Considering some of the early hurdles put in front of the Green Bay Packers, a 6-3 record through nine games of the 2012 season doesn’t seem nearly as catastrophic as it might have back in August. A difficult early schedule, the debacle in Seattle and a rash of injuries to both sides of the football has throughly tested the mettle of this football team. Mike McCarthy always considers the bye week the midway point of any season, so here’s a look at some midseason awards for this Packers team:
Hat-tip to James Carlton at CBS Sports for the format of these awards. You can check out his take on the midseason awards here.
MVP, Offense – WR James Jones. The easy choice here would be Aaron Rodgers, who is on pace to throw for 4,200 yards and 44 touchdowns. But Jones has made big play after big play for this offense. The majority of his NFL-high eight touchdown catches have come with a high degree of difficulty, and on over 60 targets, he’s yet to drop a pass. For a unit that has been so up-and-down this season, Jones remains the rock.
MVP, Defense – LB Clay Matthews. This one is no contest. Matthews has accounted for nearly a third of the defense’s quarterback disruptions (sacks, hits, hurries) this season, and maybe only Ryan Pickett is better playing the run. His nine sacks are second in the NFL and a big chunk of the team’s 28 total sacks. The Packers will get a taste of just how important Matthews is if he has to miss any time coming out of the bye.
MVP, Rookie – CB Casey Hayward. He’s not the biggest, strongest or fastest, but Hayward simply has a knack for playing the cornerback position. At one point, his four interceptions were good for the NFL lead. Hayward still hasn’t allowed a passing touchdown this season, and his 38.3 passer rating against is the fourth-best mark in the NFL, according to Pro Football Focus. He has star potential.
Top assistant coach – Special teams coach Shawn Slocum. The Packers special teams have been the most consistent unit of the three through nine games, and Slocum deserves a lot of the credit for the drastic turnaround. Trick plays have resulted in points, extended drives and extra possessions, the punt team blocked its first kick in almost 10 years and Randall Cobb is a returning star. Only a botched fake field goal and Mason Crosby’s struggles have kept Slocum from receiving a perfect review in 2012.
Biggest surprise – Lack of big plays. The Packers have just 25 passing plays over 20 yards this season, which puts the offense on pace to be about 23 short of where they ended last season. Defenses are obviously playing Rodgers much different in 2012, using a lot of two-high safeties to keep everything in front. But with all the playmakers, and Rodgers’ ability to beat any defense, few would have guessed such a sharp decline in explosive plays. A run of tough early defenses is unquestionably part of the equation.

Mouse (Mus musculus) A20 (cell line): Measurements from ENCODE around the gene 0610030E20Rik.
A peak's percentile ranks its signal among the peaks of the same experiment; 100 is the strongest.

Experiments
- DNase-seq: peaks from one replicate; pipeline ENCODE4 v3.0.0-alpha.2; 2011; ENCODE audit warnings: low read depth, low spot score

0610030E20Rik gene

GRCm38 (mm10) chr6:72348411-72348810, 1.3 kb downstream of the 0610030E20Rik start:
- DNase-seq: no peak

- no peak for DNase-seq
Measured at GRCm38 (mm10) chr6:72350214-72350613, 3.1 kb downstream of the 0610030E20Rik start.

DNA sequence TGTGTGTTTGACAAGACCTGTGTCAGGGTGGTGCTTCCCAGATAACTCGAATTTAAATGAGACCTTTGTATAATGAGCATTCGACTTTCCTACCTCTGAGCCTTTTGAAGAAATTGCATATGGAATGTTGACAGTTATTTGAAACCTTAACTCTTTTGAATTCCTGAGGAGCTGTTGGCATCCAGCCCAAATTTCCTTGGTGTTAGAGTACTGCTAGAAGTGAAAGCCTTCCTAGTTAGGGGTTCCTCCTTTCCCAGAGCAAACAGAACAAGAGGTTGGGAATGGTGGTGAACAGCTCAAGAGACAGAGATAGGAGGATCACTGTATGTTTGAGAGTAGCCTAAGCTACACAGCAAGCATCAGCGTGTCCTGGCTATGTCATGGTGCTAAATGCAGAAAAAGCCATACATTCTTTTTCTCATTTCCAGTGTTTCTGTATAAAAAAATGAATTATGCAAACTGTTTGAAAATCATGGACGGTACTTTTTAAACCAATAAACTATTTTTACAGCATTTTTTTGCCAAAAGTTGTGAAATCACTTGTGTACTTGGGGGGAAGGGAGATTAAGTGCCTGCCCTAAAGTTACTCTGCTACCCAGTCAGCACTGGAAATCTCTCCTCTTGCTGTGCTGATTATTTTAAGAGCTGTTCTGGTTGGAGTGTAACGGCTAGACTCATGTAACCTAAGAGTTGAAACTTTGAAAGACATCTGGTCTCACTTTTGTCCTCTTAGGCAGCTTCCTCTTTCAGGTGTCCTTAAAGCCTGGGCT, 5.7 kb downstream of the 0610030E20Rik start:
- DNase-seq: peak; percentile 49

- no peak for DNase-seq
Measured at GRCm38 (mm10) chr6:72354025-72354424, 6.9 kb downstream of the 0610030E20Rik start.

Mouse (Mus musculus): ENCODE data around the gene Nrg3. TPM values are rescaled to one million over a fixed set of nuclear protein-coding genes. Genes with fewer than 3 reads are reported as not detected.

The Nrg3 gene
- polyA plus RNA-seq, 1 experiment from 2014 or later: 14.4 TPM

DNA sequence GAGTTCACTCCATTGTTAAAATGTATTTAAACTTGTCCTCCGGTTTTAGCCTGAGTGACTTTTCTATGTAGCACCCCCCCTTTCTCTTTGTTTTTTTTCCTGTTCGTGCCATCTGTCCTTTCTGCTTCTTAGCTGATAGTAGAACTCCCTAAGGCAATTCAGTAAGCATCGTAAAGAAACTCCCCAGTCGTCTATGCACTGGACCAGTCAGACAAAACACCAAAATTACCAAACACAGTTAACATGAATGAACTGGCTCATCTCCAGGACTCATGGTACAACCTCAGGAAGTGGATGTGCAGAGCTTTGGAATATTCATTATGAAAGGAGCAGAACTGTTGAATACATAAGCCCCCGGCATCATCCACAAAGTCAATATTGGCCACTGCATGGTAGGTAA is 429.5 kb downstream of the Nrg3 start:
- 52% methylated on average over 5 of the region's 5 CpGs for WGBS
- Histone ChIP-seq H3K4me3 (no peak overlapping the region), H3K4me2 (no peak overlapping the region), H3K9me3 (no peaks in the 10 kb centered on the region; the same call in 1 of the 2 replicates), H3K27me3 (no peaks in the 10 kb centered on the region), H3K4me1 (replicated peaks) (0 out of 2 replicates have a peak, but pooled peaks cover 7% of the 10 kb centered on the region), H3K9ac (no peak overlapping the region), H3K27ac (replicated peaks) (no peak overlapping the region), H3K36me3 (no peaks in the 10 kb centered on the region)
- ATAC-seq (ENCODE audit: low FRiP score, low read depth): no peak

Biggest disappointment – TE Jermichael Finley. At least numbers-wise, Finley’s impact on the offense has been mostly negligible (29 catches, 271 yards, TD). The film still shows a number of double teams thrown Finley’s way every week, but he simply hasn’t won many one-on-one matchups. There just doesn’t seem to be any explosion or burst to his game. And, of course, Finley leads all tight ends in drops with seven. Gobs of that other-worldly potential seems to fade away each week.
Biggest strength – Receiving depth. Not many offenses could sustain the loss of both top receivers and still keep rolling. But the Packers have managed with both Greg Jennings and Jordy Nelson missing time, thanks mostly to the emergence of Cobb and Jones’ career-year. Donald Driver is just a guy now, but he’s also better than 99 percent of most fifth receivers in the NFL. Jarrett Boykin (6-2, 218 lbs.) is a big body. This is a complete group that the Packers offense leans on heavily every single week.
Biggest weakness – Protecting the quarterback. 29 sacks through nine weeks is unacceptable, especially for a team that possesses such a mobile and intelligent quarterback. Granted, a number of the sacks came early in the season (or during one half in the Pacific Northwest), but this is still a big issue as the playoffs come into sight. The top NFC teams can each get after the passer. Potentially losing Bryan Bulaga for a long stretch won’t help matters, although T.J. Lang looked mostly comfortable at right tackle in Week 9.
Projected final record – 11-5. The final stretch isn’t an easy one, and this team still has too many lapses to think they’ll go anything better than 5-2 the rest of the way. Games at Detroit, at New York and at Chicago will test this football team over the final seven weeks.
One fact you may not know but should know – At 30.5, tight end Tom Crabtree leads all players with at least five catches in yards per catch. All three of his touchdowns have been over 20 yards (27, 48, 72).
Zach Kruse is a 24-year-old sports writer who contributes to Cheesehead TV, Bleacher Report and the Milwaukee Journal Sentinel. He also covers prep sports for the Dunn Co. News. You can reach him on Twitter @zachkruse2 or by email at firstname.lastname@example.org.